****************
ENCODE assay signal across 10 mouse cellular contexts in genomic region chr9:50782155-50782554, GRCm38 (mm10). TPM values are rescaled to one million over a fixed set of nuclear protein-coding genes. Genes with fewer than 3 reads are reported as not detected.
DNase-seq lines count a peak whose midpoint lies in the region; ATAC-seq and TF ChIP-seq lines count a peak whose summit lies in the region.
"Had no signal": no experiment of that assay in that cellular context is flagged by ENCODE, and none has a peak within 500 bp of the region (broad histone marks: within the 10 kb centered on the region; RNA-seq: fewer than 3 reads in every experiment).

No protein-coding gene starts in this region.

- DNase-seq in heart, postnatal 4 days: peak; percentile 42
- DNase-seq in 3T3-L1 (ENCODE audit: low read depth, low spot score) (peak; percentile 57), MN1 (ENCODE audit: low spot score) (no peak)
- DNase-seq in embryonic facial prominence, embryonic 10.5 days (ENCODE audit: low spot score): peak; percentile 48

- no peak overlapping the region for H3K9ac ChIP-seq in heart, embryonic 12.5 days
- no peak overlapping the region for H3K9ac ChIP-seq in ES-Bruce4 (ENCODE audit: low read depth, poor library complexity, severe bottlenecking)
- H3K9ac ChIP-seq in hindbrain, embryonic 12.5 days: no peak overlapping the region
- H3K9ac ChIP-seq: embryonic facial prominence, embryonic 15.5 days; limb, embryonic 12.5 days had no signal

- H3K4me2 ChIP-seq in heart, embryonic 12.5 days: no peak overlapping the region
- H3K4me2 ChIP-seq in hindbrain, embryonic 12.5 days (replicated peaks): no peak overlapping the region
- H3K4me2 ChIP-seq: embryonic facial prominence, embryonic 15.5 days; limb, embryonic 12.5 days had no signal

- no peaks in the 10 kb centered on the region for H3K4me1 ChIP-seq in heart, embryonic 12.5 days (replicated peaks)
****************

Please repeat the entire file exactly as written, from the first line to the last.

ENCODE assay signal across 10 mouse cellular contexts in genomic region chr9:50782155-50782554, GRCm38 (mm10). TPM values are rescaled to one million over a fixed set of nuclear protein-coding genes. Genes with fewer than 3 reads are reported as not detected.
DNase-seq lines count a peak whose midpoint lies in the region; ATAC-seq and TF ChIP-seq lines count a peak whose summit lies in the region.
"Had no signal": no experiment of that assay in that cellular context is flagged by ENCODE, and none has a peak within 500 bp of the region (broad histone marks: within the 10 kb centered on the region; RNA-seq: fewer than 3 reads in every experiment).

No protein-coding gene starts in this region.

- DNase-seq in heart, postnatal 4 days: peak; percentile 42
- DNase-seq in 3T3-L1 (ENCODE audit: low read depth, low spot score) (peak; percentile 57), MN1 (ENCODE audit: low spot score) (no peak)
- DNase-seq in embryonic facial prominence, embryonic 10.5 days (ENCODE audit: low spot score): peak; percentile 48

- no peak overlapping the region for H3K9ac ChIP-seq in heart, embryonic 12.5 days
- no peak overlapping the region for H3K9ac ChIP-seq in ES-Bruce4 (ENCODE audit: low read depth, poor library complexity, severe bottlenecking)
- H3K9ac ChIP-seq in hindbrain, embryonic 12.5 days: no peak overlapping the region
- H3K9ac ChIP-seq: embryonic facial prominence, embryonic 15.5 days; limb, embryonic 12.5 days had no signal

- H3K4me2 ChIP-seq in heart, embryonic 12.5 days: no peak overlapping the region
- H3K4me2 ChIP-seq in hindbrain, embryonic 12.5 days (replicated peaks): no peak overlapping the region
- H3K4me2 ChIP-seq: embryonic facial prominence, embryonic 15.5 days; limb, embryonic 12.5 days had no signal

- no peaks in the 10 kb centered on the region for H3K4me1 ChIP-seq in heart, embryonic 12.5 days (replicated peaks)